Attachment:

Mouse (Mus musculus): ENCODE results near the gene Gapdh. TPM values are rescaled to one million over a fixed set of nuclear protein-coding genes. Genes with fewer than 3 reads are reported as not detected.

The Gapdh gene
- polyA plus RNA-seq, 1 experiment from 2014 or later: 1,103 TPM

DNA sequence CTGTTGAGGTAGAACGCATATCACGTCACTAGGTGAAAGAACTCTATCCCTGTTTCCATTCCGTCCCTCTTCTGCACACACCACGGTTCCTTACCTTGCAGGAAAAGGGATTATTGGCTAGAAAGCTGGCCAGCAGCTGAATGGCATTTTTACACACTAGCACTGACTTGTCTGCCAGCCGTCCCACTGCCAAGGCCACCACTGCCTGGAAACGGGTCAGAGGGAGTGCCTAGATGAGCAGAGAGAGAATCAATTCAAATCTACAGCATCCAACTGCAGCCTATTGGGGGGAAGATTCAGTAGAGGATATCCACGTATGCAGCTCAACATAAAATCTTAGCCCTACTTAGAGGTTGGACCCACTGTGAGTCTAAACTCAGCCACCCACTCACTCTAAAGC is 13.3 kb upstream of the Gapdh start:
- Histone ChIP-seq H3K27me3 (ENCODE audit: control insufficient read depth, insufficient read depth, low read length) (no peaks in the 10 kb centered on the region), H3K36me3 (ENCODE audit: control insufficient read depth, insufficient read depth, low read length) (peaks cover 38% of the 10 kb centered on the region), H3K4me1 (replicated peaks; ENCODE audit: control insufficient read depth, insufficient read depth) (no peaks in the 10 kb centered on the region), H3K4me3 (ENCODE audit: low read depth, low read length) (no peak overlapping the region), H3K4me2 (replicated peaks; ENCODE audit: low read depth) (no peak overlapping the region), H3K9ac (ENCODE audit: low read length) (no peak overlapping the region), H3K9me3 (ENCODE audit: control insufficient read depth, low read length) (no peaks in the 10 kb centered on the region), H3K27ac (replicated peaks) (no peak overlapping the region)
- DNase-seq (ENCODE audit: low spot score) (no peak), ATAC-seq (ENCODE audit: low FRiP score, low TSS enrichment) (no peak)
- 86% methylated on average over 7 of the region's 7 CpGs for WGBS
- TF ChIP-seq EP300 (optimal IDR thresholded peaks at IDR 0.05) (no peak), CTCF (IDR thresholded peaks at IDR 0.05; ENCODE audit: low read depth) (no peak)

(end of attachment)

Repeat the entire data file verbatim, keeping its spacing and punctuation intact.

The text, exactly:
Mouse (Mus musculus): ENCODE results near the gene Gapdh. TPM values are rescaled to one million over a fixed set of nuclear protein-coding genes. Genes with fewer than 3 reads are reported as not detected.

The Gapdh gene
- polyA plus RNA-seq, 1 experiment from 2014 or later: 1,103 TPM

DNA sequence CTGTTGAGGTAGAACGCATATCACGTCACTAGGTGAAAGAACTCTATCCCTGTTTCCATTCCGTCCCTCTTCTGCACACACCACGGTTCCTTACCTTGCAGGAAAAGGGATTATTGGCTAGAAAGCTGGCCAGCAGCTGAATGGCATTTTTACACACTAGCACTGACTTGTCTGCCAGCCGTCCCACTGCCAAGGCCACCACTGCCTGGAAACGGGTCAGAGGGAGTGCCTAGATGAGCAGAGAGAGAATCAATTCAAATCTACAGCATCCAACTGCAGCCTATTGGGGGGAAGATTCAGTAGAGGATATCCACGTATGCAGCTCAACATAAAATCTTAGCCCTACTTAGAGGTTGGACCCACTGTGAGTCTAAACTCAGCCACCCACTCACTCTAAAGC is 13.3 kb upstream of the Gapdh start:
- Histone ChIP-seq H3K27me3 (ENCODE audit: control insufficient read depth, insufficient read depth, low read length) (no peaks in the 10 kb centered on the region), H3K36me3 (ENCODE audit: control insufficient read depth, insufficient read depth, low read length) (peaks cover 38% of the 10 kb centered on the region), H3K4me1 (replicated peaks; ENCODE audit: control insufficient read depth, insufficient read depth) (no peaks in the 10 kb centered on the region), H3K4me3 (ENCODE audit: low read depth, low read length) (no peak overlapping the region), H3K4me2 (replicated peaks; ENCODE audit: low read depth) (no peak overlapping the region), H3K9ac (ENCODE audit: low read length) (no peak overlapping the region), H3K9me3 (ENCODE audit: control insufficient read depth, low read length) (no peaks in the 10 kb centered on the region), H3K27ac (replicated peaks) (no peak overlapping the region)
- DNase-seq (ENCODE audit: low spot score) (no peak), ATAC-seq (ENCODE audit: low FRiP score, low TSS enrichment) (no peak)
- 86% methylated on average over 7 of the region's 7 CpGs for WGBS
- TF ChIP-seq EP300 (optimal IDR thresholded peaks at IDR 0.05) (no peak), CTCF (IDR thresholded peaks at IDR 0.05; ENCODE audit: low read depth) (no peak)